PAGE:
The images below represent full-sky maps of the cosmic microwave background anisotropy and foreground signal from our galaxy (in red). The 5 frequency maps are constructed from the differential time-ordered observations of the ten WMAP differencing assemblies. Galactic foreground is stongest in K band, weakest in V and W bands.
Maps of observed polarization intensity ( P = sqrt(Q^2 + U^2) ) and direction (gamma = 0.5*arctan(U/Q)) for the five WMAP frequency bands. Color is used to specify the magnitude of P and arrows indicate direction. The length of the arrow is logarithmically dependent on the magnitude of P. The maps are smoothed to 2 degrees. The dominant polarization signal is Galactic in origin. See Page etal (2006) for further details.
Stokes Q and U maps constructed from WMAP Three-year K and Ka band observations, smoothed to 1 degree. The Galactic plane is dominated by positive Stokes Q because the foreground polarization direction is perpendicular to the plane. For comparison, the Stokes Q and U maps of a noiseless CMB simulation have peak-to-peak values of less than 6 uK.
Temperature and polarization power spectra derived from the WMAP Three-year data. Data are represented as points, curves correspond to the best-fit LCDM model, and shaded regions delineate cosmic variance about the model.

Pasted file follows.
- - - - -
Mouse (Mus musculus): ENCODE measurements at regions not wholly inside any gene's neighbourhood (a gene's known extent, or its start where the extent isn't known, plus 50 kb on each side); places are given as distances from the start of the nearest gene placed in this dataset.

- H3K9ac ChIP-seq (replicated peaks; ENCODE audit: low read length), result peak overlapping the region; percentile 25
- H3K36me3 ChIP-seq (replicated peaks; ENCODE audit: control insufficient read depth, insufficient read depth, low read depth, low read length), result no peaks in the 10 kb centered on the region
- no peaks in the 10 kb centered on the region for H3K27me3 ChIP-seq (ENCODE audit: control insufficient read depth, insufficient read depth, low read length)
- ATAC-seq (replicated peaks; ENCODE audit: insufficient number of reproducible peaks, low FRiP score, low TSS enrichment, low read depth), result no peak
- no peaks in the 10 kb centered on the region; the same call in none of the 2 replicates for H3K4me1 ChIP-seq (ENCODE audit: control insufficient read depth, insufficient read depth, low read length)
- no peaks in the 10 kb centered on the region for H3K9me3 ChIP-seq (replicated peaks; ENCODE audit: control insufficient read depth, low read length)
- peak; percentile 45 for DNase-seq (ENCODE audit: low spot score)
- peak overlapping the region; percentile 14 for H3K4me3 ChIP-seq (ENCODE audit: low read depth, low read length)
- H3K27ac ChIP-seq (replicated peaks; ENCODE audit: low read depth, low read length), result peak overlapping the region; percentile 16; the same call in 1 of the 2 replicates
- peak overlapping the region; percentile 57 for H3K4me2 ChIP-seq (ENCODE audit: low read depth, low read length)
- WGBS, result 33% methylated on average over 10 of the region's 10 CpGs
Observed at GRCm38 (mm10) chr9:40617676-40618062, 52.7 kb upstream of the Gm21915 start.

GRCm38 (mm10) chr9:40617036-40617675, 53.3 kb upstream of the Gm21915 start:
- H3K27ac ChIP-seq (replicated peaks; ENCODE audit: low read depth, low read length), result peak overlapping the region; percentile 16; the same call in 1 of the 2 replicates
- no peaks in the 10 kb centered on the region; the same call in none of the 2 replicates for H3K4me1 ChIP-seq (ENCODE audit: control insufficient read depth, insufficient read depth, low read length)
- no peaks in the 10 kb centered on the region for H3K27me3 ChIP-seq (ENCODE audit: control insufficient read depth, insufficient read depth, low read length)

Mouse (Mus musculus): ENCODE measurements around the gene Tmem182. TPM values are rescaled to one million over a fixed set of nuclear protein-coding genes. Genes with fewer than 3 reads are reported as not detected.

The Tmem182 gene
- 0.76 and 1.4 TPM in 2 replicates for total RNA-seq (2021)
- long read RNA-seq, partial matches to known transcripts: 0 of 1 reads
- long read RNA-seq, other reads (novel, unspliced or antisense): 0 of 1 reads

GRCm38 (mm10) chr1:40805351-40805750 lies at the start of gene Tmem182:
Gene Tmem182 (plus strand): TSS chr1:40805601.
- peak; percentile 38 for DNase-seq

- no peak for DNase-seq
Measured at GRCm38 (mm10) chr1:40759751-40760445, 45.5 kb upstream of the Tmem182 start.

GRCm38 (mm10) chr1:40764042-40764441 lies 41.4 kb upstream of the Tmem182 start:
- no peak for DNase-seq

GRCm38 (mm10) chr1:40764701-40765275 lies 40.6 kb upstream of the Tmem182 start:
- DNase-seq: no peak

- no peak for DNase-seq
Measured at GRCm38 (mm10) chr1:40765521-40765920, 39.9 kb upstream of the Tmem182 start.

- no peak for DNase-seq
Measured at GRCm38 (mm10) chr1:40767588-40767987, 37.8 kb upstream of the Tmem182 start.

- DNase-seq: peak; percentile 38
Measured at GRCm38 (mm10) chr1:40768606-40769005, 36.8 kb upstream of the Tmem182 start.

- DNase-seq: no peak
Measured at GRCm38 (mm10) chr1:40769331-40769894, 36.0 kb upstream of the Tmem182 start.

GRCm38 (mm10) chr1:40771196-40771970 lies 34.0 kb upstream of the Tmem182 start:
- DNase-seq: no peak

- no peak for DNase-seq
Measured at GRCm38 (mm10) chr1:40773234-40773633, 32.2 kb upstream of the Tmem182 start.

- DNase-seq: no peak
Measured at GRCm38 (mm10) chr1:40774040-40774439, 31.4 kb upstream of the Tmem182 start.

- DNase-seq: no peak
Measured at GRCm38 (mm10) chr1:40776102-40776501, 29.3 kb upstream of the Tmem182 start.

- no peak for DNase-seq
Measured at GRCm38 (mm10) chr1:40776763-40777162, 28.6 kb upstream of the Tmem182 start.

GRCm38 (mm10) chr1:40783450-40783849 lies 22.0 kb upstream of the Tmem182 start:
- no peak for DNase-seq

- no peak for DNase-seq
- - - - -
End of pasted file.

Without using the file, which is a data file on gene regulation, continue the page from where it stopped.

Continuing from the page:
The Internal Linear Combination Map is a weighted linear combination of the five WMAP frequency maps. The weights are computed using criteria which minimize the Galactic foreground contribution to the sky signal. The resultant map provides a low-contamination image of the CMB anisotropy.
Three-color maps from the Maximum Entropy Method (MEM) model for the 5 WMAP frequency bands. These maps indicate which emission mechanism dominates as a function of frequency and sky position. Synchrotron is red, free-free is green, and thermal dust is blue.
A guide to the microwave sky for reference. This picture shows the large-scale emission from the Milky Way galaxy, including some of its notable components such as the Cygnus complex, the North Polar Spur, the Gum region, etc. The small circles show positions of significant microwave point sources. The brighter sources are labeled for reference.
WMAP uses a set of standard sky masks for certain data processing and analysis needs. The masking is based on the K-band signal levels, which each successive mask increasing the severity of the masking cut. The most severe cut is Kp0. Not shown are additional cuts made around point sources.